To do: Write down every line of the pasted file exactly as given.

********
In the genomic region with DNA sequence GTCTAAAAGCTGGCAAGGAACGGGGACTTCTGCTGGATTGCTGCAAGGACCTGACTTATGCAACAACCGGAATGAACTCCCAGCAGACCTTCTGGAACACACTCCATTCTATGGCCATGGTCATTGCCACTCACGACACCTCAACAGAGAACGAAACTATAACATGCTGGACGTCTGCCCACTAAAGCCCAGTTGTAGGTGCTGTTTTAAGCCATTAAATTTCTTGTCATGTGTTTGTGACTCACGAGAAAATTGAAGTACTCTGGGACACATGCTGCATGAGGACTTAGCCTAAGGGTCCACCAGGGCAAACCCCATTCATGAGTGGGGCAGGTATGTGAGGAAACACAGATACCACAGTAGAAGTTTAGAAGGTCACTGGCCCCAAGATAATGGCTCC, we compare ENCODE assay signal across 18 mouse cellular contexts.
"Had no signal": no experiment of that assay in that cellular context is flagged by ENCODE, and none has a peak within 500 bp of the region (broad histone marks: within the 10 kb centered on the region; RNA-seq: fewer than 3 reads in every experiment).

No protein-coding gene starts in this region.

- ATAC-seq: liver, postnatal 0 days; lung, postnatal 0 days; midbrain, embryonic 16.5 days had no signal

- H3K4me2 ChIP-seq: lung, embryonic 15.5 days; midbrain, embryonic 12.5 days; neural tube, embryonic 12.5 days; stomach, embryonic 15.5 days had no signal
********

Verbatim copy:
In the genomic region with DNA sequence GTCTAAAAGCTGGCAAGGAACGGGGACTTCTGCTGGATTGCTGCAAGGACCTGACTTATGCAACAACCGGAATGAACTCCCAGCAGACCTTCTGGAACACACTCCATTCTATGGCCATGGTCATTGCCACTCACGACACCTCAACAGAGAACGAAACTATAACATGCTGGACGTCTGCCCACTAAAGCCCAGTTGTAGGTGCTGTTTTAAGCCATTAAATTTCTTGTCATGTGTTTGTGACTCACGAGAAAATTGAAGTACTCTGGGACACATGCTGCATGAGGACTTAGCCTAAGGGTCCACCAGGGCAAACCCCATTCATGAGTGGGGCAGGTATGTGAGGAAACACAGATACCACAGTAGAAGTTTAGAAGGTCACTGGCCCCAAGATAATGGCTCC, we compare ENCODE assay signal across 18 mouse cellular contexts.
"Had no signal": no experiment of that assay in that cellular context is flagged by ENCODE, and none has a peak within 500 bp of the region (broad histone marks: within the 10 kb centered on the region; RNA-seq: fewer than 3 reads in every experiment).

No protein-coding gene starts in this region.

- ATAC-seq: liver, postnatal 0 days; lung, postnatal 0 days; midbrain, embryonic 16.5 days had no signal

- H3K4me2 ChIP-seq: lung, embryonic 15.5 days; midbrain, embryonic 12.5 days; neural tube, embryonic 12.5 days; stomach, embryonic 15.5 days had no signal